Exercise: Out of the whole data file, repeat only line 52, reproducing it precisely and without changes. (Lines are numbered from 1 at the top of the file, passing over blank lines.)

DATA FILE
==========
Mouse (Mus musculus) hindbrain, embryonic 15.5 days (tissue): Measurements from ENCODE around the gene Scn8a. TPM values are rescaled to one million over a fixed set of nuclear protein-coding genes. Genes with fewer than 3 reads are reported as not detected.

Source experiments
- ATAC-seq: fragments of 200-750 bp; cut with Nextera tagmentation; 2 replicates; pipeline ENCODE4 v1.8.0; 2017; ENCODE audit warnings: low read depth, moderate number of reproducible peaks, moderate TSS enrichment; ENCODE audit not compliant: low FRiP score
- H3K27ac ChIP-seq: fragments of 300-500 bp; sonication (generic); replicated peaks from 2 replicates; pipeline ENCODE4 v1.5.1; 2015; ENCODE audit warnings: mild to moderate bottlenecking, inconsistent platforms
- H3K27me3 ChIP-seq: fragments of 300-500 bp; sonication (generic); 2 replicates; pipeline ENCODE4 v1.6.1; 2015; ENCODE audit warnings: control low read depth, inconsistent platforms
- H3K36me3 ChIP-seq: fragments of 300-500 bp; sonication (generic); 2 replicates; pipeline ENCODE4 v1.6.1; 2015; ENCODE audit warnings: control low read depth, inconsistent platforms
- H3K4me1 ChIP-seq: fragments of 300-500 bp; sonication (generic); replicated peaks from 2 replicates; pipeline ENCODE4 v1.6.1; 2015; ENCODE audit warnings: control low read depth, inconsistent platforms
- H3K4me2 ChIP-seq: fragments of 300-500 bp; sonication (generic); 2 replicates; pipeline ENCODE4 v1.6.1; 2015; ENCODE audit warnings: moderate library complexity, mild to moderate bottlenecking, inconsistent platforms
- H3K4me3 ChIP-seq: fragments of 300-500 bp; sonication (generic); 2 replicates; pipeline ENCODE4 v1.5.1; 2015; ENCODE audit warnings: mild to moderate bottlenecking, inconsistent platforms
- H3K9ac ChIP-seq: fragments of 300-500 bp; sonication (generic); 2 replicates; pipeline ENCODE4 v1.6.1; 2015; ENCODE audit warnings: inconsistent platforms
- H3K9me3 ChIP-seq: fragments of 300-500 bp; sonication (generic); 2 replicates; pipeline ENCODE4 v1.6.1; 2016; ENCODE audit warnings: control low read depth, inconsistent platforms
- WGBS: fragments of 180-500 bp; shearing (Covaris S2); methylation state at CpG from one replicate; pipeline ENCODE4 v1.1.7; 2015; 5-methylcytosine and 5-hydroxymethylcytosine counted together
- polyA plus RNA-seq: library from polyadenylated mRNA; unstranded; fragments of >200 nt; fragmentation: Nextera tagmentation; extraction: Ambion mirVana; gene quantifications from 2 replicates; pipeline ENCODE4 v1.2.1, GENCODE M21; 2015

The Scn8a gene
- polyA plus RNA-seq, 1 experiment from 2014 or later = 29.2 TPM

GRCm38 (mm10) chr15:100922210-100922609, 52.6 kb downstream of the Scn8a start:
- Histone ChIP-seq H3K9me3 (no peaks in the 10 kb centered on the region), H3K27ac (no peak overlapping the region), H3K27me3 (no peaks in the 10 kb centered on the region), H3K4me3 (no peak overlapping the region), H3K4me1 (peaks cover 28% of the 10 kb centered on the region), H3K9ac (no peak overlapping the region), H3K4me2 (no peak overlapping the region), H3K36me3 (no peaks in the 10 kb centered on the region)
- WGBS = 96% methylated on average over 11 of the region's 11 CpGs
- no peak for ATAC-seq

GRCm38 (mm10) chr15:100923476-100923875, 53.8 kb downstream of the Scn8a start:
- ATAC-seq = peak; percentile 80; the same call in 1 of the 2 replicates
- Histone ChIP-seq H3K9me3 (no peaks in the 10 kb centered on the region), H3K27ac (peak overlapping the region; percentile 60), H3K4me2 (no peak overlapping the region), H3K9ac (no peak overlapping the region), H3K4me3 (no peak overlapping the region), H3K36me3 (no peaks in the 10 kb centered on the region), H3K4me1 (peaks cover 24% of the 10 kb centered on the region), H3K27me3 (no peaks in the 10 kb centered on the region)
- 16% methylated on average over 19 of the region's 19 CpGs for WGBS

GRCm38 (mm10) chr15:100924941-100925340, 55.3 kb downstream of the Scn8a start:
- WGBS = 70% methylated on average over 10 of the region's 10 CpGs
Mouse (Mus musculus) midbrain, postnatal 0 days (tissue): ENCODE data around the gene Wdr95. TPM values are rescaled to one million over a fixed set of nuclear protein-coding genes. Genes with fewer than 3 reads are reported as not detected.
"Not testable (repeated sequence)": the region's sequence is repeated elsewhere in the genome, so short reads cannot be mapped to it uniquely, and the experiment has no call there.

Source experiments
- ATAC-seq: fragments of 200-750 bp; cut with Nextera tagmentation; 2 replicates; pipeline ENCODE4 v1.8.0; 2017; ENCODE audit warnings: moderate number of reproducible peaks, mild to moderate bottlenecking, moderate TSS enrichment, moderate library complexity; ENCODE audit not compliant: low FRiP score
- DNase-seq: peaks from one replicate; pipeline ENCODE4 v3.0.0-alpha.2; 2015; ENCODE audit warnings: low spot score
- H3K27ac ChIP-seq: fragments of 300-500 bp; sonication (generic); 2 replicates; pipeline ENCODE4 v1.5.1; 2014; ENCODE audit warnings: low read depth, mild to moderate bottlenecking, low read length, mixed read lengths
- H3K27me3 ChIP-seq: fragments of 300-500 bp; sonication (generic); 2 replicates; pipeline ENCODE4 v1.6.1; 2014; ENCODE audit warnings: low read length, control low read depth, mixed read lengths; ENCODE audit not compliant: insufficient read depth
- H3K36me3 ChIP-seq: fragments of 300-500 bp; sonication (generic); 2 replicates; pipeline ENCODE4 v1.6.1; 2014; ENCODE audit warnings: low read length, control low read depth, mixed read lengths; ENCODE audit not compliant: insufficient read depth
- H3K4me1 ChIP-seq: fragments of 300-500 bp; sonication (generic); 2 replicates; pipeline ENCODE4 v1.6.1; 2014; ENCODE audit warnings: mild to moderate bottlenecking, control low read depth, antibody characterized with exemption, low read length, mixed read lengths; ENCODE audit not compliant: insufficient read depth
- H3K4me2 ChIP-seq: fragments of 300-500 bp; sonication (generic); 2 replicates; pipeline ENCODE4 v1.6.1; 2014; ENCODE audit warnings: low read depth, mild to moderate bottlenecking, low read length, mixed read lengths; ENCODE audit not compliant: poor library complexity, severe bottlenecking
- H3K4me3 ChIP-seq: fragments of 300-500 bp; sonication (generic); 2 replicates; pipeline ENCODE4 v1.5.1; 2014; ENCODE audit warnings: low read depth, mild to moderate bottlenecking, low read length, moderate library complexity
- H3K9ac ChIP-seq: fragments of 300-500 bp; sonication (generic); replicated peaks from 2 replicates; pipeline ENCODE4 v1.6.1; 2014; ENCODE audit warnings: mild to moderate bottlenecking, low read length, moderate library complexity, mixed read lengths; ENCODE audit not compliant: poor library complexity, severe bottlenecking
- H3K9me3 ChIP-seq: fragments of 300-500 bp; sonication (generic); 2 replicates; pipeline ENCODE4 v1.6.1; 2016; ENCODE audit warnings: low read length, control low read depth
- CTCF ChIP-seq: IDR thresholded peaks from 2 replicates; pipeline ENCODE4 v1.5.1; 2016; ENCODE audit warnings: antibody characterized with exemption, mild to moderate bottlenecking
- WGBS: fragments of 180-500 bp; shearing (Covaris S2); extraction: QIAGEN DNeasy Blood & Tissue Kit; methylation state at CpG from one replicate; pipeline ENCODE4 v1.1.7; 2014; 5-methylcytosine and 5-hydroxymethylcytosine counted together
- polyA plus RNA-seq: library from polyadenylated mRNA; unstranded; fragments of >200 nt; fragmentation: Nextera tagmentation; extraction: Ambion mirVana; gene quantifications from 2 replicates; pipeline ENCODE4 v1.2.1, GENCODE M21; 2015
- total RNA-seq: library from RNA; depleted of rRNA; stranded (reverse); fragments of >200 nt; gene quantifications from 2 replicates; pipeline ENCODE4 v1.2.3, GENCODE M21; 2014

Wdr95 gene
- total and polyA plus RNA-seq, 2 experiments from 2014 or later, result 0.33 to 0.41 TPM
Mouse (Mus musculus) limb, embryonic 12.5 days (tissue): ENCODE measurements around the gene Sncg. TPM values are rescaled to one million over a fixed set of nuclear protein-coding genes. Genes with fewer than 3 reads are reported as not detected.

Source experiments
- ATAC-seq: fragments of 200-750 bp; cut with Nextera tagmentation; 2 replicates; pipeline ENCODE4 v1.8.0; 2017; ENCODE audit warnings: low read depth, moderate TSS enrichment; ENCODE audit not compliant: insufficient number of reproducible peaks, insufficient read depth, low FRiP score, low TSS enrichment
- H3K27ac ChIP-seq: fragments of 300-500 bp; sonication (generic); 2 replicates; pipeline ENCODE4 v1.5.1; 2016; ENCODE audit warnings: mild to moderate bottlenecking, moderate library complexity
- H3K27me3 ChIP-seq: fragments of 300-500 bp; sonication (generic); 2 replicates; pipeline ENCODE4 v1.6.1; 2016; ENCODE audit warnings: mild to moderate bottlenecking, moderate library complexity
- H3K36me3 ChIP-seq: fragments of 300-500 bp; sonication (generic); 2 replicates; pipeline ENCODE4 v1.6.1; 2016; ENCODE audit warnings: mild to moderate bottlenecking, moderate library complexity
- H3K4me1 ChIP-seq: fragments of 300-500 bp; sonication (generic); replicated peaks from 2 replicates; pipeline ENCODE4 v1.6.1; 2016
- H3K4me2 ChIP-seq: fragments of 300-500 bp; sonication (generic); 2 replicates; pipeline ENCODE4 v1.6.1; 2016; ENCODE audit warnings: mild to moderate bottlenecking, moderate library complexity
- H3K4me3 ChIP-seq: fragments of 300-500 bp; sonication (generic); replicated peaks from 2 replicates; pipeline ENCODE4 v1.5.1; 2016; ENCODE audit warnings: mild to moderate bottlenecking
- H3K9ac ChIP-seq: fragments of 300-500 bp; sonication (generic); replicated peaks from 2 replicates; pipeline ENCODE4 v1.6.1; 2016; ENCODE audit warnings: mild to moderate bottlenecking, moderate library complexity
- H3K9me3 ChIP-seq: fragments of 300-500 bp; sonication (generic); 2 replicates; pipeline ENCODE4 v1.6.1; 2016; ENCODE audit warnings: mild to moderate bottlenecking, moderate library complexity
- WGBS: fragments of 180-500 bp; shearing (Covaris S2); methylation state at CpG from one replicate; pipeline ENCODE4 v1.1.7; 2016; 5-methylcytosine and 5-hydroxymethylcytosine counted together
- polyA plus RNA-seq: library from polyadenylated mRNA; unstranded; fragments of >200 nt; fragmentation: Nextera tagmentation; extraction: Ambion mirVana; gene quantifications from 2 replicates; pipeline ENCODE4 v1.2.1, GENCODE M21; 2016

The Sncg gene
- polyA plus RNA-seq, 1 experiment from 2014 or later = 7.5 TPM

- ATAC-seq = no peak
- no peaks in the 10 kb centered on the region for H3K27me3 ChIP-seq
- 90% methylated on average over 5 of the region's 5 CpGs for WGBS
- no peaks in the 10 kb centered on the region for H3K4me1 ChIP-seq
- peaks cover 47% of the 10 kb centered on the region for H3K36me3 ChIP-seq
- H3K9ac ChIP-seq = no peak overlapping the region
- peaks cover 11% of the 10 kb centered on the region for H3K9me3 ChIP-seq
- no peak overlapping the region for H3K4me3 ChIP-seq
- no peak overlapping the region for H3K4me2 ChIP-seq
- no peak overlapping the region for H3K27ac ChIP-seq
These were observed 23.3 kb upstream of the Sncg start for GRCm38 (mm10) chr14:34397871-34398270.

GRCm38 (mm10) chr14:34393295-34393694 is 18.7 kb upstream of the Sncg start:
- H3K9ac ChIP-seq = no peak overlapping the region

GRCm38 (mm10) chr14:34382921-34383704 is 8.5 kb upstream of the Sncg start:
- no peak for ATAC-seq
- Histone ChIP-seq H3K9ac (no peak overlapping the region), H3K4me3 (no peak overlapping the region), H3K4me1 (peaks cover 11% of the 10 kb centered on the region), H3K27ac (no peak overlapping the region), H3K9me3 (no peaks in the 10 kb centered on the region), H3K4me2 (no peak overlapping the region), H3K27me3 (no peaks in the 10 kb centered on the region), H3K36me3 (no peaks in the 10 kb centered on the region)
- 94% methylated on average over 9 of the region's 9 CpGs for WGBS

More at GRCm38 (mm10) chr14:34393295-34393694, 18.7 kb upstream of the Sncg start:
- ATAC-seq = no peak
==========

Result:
- H3K4me2 ChIP-seq: fragments of 300-500 bp; sonication (generic); 2 replicates; pipeline ENCODE4 v1.6.1; 2016; ENCODE audit warnings: mild to moderate bottlenecking, moderate library complexity